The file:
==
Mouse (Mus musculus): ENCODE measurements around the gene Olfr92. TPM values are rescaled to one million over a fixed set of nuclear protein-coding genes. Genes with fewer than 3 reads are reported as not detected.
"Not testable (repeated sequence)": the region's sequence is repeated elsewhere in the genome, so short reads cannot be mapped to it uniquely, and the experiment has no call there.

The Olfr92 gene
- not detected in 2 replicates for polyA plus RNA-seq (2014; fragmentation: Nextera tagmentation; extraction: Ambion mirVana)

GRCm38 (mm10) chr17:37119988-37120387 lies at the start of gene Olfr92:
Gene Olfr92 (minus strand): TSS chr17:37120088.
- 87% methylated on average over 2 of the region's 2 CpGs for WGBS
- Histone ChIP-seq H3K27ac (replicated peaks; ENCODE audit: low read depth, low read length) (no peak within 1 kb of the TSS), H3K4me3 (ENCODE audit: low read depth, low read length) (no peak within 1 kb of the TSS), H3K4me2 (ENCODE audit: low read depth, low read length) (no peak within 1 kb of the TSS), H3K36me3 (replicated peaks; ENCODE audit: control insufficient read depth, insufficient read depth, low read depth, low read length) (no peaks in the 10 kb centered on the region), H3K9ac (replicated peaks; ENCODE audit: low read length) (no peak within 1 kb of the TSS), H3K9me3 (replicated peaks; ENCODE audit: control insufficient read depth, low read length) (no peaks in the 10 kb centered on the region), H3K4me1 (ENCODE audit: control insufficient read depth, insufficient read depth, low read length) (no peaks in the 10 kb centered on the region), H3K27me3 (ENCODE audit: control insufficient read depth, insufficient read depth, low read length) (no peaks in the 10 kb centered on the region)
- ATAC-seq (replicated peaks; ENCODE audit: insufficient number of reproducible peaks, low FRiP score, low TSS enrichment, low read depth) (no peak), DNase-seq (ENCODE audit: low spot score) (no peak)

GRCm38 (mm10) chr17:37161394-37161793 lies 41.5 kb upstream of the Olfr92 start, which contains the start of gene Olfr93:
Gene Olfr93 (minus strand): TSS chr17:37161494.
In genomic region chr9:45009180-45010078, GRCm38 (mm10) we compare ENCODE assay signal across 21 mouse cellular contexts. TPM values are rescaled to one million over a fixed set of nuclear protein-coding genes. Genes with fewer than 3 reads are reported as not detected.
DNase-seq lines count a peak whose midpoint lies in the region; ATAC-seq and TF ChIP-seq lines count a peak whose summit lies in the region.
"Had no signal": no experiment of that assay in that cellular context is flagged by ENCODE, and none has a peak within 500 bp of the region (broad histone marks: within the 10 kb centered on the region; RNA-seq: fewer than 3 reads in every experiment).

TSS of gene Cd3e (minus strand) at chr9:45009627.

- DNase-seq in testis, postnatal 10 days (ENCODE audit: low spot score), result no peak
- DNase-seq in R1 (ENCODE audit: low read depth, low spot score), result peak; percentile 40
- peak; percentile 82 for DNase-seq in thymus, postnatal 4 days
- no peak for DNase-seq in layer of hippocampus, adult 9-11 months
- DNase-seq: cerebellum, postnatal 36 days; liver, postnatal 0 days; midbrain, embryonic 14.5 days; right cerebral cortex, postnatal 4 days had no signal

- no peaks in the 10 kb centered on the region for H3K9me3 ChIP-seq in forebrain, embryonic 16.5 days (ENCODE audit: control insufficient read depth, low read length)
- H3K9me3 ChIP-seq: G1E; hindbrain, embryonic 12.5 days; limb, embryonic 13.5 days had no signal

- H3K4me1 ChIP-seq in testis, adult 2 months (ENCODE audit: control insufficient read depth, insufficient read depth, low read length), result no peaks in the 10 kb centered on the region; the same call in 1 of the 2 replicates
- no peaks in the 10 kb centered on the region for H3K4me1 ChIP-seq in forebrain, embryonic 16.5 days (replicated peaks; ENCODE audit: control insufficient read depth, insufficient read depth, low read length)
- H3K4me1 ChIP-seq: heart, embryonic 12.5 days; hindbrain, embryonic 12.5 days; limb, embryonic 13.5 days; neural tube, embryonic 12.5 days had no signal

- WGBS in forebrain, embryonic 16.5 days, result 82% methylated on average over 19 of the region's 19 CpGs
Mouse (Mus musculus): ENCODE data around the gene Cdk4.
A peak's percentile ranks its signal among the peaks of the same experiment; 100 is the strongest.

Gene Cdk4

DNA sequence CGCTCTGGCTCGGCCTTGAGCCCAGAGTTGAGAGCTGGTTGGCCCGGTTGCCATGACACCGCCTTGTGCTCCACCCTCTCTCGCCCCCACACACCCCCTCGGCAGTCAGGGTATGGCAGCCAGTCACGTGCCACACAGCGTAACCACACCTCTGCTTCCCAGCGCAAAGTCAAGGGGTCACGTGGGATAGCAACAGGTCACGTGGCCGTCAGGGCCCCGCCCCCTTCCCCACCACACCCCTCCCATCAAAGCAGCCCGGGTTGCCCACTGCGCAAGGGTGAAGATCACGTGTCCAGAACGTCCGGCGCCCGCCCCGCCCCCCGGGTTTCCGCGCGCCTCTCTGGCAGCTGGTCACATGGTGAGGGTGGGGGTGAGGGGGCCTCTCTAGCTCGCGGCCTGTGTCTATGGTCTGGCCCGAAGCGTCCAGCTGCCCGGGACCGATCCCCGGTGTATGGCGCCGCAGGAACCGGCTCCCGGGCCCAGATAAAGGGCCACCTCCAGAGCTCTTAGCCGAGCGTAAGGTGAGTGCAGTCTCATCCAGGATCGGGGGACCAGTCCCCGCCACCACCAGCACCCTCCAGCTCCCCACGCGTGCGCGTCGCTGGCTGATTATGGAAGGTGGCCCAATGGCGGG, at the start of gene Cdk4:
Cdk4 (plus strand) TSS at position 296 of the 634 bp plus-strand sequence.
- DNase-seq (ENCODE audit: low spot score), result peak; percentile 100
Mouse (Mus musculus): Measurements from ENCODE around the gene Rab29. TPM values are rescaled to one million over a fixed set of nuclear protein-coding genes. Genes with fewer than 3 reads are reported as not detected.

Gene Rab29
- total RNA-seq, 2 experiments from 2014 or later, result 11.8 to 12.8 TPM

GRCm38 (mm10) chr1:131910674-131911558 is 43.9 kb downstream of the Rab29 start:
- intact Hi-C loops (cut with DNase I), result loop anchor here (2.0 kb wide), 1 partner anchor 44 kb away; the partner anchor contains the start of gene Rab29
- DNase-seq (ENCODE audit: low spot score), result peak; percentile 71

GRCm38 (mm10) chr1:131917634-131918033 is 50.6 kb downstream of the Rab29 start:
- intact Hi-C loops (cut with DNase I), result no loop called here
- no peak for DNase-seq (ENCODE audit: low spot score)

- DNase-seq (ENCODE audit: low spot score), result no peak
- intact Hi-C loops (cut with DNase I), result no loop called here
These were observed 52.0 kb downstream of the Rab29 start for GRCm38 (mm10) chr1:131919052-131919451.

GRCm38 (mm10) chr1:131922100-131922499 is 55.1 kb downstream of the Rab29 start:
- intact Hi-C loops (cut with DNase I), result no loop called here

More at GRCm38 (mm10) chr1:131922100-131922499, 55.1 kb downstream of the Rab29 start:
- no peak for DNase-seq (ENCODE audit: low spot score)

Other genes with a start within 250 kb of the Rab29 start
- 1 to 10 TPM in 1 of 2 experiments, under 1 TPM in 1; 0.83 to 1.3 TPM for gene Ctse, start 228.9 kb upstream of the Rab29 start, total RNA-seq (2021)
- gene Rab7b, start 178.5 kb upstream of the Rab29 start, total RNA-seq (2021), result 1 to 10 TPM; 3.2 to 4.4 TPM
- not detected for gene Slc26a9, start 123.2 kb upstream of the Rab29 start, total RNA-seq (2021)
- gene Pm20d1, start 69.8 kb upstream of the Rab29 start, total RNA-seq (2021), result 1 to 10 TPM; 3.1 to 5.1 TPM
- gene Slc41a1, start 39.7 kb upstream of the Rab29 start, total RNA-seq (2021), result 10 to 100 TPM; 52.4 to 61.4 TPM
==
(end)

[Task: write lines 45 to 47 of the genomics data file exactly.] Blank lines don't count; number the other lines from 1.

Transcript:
GRCm38 (mm10) chr1:131922100-131922499 is 55.1 kb downstream of the Rab29 start:
- intact Hi-C loops (cut with DNase I), result no loop called here

More at GRCm38 (mm10) chr1:131922100-131922499, 55.1 kb downstream of the Rab29 start: